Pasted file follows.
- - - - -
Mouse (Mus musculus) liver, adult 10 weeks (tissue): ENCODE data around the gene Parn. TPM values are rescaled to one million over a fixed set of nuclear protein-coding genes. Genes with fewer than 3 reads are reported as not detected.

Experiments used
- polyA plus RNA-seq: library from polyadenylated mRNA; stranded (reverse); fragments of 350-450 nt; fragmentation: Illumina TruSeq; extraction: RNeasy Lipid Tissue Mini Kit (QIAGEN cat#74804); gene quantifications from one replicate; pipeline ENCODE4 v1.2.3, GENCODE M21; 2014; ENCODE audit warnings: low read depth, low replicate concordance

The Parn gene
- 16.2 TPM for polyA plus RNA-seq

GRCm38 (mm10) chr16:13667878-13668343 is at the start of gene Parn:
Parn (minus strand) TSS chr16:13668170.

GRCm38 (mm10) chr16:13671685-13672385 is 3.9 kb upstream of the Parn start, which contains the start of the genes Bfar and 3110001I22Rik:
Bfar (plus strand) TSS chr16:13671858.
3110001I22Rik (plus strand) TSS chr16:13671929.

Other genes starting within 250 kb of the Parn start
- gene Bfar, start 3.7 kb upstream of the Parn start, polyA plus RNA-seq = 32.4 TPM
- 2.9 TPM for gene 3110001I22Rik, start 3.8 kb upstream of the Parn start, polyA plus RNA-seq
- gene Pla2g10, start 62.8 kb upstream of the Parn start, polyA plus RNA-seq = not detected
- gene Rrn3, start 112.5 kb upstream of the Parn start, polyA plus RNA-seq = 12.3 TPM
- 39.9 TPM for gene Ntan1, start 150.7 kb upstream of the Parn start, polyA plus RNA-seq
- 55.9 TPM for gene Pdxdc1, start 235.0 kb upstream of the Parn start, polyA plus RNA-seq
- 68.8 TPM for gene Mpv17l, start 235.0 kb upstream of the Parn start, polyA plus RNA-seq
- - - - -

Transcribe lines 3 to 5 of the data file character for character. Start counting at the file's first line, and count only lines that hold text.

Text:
- polyA plus RNA-seq: library from polyadenylated mRNA; stranded (reverse); fragments of 350-450 nt; fragmentation: Illumina TruSeq; extraction: RNeasy Lipid Tissue Mini Kit (QIAGEN cat#74804); gene quantifications from one replicate; pipeline ENCODE4 v1.2.3, GENCODE M21; 2014; ENCODE audit warnings: low read depth, low replicate concordance

The Parn gene
- 16.2 TPM for polyA plus RNA-seq